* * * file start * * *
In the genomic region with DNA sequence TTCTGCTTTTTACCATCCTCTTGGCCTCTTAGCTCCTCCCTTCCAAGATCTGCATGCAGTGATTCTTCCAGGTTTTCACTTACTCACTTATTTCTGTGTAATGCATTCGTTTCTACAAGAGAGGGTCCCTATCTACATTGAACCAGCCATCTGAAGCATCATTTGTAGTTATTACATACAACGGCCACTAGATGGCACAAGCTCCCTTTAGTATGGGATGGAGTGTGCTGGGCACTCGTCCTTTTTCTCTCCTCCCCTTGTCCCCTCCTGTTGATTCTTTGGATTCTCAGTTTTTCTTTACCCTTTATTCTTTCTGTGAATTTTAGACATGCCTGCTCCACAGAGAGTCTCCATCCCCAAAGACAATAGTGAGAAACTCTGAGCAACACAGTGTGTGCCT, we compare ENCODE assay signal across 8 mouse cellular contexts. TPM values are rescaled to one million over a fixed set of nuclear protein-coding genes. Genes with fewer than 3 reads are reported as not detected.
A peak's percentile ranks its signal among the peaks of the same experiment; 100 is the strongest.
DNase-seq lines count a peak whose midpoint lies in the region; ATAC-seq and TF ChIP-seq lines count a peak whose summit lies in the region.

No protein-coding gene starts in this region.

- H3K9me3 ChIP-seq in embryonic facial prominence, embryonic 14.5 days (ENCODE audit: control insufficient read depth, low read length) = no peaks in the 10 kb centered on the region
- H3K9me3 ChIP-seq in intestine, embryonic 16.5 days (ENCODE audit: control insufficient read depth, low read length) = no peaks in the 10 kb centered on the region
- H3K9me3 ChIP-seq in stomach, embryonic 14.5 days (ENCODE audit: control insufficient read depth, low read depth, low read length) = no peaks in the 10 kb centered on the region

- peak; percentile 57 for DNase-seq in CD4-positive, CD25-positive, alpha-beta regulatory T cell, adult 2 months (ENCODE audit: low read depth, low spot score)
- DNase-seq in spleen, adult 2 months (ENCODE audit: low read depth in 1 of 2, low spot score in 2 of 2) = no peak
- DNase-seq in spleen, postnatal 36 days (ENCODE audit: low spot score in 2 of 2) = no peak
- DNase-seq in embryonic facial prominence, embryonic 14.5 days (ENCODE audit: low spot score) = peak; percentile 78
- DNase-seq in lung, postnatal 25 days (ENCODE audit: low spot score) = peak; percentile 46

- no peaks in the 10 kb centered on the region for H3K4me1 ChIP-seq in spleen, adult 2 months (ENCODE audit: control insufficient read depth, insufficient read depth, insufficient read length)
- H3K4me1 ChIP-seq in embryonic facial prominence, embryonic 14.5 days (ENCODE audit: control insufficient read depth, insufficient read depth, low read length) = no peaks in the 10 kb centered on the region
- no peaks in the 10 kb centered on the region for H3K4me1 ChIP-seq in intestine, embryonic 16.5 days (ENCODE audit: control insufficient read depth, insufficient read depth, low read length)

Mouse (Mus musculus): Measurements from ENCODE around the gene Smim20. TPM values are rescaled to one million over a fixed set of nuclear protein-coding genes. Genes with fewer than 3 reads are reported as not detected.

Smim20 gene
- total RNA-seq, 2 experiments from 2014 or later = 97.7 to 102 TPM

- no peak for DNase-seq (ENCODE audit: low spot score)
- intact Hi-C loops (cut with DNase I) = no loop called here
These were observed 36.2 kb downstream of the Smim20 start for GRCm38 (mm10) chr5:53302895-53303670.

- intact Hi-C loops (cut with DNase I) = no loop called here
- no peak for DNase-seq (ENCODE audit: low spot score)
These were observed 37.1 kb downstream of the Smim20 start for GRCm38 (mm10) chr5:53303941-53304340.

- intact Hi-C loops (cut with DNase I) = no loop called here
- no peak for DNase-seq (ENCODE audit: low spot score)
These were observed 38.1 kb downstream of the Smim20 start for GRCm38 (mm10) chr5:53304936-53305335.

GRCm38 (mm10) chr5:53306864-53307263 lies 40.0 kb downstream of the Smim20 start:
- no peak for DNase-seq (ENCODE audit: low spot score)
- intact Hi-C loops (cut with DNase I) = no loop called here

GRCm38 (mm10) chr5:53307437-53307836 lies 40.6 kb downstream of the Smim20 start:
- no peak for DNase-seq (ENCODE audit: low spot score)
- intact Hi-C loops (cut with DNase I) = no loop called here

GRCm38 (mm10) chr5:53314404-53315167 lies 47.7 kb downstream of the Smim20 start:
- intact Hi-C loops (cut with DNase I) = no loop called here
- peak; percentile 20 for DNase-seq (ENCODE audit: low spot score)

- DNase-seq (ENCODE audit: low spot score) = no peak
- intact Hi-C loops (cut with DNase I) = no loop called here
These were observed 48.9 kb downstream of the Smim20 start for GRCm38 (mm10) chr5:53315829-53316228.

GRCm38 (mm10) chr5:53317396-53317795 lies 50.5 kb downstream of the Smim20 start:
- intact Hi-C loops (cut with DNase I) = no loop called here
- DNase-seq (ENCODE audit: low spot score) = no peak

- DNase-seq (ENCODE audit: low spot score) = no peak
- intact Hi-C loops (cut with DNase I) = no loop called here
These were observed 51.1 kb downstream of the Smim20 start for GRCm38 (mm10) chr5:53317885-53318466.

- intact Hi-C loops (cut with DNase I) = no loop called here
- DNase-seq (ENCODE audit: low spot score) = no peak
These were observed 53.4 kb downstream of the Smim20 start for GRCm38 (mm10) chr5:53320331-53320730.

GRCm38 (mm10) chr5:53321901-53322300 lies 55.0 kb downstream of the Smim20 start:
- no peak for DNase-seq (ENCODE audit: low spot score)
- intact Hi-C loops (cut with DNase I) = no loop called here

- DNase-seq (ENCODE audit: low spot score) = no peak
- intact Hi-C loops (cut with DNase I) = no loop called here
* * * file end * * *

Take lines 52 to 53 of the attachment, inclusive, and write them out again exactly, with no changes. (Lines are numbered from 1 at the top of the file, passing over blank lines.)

- DNase-seq (ENCODE audit: low spot score) = no peak
- intact Hi-C loops (cut with DNase I) = no loop called here